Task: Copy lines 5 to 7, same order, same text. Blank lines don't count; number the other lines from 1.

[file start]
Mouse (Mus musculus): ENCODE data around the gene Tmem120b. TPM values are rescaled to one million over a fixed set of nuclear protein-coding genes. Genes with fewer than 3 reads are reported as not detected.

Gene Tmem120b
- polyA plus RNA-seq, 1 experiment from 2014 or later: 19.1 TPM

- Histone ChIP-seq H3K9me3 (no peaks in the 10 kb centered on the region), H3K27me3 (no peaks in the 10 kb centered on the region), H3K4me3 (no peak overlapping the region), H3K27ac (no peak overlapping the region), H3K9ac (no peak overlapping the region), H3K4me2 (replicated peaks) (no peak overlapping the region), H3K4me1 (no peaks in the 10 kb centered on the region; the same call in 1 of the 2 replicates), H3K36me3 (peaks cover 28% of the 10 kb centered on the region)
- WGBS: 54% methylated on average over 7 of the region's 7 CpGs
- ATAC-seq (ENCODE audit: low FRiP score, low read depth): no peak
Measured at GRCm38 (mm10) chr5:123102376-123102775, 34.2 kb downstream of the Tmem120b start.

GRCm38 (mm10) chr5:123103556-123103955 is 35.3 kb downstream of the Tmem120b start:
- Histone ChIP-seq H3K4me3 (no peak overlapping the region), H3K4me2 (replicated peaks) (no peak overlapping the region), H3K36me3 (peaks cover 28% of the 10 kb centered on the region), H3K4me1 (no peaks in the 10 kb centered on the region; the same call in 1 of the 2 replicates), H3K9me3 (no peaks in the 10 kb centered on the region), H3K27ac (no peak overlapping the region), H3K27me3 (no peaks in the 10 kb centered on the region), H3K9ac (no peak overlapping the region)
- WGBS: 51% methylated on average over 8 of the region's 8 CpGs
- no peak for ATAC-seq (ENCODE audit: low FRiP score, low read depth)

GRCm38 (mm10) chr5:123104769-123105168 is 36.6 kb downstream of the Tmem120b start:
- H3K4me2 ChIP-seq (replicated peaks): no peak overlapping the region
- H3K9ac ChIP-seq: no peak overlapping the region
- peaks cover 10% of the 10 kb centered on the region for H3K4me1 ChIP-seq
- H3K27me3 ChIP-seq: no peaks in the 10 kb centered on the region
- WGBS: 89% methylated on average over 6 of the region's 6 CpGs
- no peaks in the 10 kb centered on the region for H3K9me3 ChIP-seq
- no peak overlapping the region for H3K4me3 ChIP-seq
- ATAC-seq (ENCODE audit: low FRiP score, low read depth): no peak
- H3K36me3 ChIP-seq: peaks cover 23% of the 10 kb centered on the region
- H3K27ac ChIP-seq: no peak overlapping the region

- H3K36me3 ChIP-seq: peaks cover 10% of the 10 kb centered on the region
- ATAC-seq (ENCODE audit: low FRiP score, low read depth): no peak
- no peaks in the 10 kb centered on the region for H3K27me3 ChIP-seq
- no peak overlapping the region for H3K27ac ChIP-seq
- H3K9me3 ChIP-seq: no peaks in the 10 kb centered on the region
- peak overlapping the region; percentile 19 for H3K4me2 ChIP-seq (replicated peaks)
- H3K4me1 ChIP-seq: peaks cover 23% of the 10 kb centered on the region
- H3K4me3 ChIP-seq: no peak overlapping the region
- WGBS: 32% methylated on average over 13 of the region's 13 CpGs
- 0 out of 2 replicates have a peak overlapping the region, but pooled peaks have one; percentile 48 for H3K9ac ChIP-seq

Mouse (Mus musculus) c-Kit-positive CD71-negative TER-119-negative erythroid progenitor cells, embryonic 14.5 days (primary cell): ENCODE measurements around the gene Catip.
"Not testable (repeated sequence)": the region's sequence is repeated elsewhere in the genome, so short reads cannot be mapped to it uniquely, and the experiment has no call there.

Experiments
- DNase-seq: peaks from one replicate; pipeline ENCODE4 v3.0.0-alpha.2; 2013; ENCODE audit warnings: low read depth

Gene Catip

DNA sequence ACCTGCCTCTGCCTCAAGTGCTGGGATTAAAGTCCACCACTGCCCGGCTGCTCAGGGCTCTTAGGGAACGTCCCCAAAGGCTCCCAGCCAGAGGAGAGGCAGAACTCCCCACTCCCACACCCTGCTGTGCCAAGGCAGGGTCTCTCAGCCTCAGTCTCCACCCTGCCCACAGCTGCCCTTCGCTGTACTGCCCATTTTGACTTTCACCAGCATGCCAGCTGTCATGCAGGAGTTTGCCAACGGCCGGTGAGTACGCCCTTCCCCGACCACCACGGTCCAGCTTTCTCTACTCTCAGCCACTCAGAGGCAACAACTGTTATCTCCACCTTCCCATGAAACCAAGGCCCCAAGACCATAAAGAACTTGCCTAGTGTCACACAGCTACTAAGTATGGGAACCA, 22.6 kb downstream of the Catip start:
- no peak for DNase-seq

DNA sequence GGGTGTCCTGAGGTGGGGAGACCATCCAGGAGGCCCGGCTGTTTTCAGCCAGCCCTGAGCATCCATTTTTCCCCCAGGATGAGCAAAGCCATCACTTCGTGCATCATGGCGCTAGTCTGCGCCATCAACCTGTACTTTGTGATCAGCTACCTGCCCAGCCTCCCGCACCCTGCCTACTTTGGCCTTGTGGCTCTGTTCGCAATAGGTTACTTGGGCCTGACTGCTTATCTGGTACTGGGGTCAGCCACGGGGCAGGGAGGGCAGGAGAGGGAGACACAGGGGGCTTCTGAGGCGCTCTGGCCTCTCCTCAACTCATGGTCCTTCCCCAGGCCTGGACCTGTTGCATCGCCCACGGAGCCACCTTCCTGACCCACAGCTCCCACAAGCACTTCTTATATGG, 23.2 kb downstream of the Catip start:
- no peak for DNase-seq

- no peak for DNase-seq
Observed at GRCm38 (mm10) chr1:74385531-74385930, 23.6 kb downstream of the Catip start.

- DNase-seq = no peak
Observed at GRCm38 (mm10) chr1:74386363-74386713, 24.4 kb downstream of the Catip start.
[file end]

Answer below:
- WGBS: 54% methylated on average over 7 of the region's 7 CpGs
- ATAC-seq (ENCODE audit: low FRiP score, low read depth): no peak
Measured at GRCm38 (mm10) chr5:123102376-123102775, 34.2 kb downstream of the Tmem120b start.